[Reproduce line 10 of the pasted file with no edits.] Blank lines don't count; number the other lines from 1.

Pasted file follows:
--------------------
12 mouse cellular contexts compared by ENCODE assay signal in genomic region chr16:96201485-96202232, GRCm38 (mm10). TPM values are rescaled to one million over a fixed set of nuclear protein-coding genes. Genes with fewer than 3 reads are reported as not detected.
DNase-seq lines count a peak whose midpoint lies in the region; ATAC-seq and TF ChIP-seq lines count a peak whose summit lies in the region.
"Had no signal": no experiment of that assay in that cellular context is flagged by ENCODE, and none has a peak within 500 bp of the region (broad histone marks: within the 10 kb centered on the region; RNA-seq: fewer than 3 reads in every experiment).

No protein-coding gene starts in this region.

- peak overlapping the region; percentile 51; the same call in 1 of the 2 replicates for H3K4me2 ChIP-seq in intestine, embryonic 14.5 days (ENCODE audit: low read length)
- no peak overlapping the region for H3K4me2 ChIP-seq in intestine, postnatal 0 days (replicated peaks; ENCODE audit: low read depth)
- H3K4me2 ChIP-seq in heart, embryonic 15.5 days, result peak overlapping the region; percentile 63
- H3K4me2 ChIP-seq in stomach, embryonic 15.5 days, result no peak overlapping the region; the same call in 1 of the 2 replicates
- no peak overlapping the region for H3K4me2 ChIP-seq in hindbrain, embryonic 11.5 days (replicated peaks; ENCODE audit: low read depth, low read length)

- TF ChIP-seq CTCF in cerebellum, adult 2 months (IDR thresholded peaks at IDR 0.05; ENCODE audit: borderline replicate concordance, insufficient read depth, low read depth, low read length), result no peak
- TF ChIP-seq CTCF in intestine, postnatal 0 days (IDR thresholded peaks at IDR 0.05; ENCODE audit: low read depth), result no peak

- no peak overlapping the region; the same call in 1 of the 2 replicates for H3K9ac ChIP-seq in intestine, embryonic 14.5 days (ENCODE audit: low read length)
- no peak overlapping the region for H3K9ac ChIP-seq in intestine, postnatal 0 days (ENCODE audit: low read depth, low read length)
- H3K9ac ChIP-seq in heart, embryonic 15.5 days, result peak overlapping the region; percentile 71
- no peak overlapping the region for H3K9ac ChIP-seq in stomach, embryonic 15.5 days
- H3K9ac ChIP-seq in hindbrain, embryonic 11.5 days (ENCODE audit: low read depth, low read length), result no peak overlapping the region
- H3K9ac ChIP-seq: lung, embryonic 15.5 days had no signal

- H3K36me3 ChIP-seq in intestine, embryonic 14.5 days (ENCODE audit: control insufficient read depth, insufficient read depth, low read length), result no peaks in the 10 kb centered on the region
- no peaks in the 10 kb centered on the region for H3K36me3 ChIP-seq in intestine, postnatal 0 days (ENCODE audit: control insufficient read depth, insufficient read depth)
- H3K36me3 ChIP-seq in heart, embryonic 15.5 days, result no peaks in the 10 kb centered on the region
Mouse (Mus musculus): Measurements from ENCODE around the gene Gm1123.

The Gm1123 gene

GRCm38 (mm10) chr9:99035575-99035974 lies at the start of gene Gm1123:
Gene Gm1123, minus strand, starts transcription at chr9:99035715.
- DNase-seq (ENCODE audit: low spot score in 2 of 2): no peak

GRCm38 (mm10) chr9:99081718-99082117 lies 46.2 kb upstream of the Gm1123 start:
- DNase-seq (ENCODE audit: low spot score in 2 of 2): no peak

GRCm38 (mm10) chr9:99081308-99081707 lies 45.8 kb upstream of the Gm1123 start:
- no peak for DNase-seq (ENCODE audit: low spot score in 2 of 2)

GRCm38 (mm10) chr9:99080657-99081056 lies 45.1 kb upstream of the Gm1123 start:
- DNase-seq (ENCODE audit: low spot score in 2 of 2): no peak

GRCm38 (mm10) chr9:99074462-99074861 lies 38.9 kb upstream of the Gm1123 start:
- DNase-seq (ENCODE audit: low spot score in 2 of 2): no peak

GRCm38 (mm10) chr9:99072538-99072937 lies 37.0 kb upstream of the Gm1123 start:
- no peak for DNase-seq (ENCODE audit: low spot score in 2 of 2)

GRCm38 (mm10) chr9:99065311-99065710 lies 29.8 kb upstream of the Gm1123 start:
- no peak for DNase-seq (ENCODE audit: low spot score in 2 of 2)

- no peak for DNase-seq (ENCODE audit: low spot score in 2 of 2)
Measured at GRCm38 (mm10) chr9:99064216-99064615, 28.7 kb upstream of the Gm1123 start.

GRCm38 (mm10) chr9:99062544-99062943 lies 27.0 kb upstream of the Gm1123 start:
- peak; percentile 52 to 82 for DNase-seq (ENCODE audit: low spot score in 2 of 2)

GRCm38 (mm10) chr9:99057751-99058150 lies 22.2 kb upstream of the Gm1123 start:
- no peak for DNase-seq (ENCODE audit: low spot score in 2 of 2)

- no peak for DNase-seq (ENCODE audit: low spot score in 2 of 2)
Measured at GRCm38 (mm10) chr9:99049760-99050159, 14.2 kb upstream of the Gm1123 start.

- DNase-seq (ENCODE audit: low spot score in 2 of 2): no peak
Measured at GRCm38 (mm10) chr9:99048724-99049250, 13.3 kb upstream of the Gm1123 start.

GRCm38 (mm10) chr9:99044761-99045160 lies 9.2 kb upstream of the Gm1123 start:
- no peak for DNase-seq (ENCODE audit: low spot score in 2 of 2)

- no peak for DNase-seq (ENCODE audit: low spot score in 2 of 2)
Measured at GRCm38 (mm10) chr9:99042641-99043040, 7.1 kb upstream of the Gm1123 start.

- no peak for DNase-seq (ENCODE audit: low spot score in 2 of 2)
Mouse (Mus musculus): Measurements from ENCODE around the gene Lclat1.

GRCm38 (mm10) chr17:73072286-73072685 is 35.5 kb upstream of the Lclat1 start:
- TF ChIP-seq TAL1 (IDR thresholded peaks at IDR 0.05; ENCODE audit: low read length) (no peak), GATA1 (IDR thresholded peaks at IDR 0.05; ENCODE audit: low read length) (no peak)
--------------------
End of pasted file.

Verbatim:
- TF ChIP-seq CTCF in cerebellum, adult 2 months (IDR thresholded peaks at IDR 0.05; ENCODE audit: borderline replicate concordance, insufficient read depth, low read depth, low read length), result no peak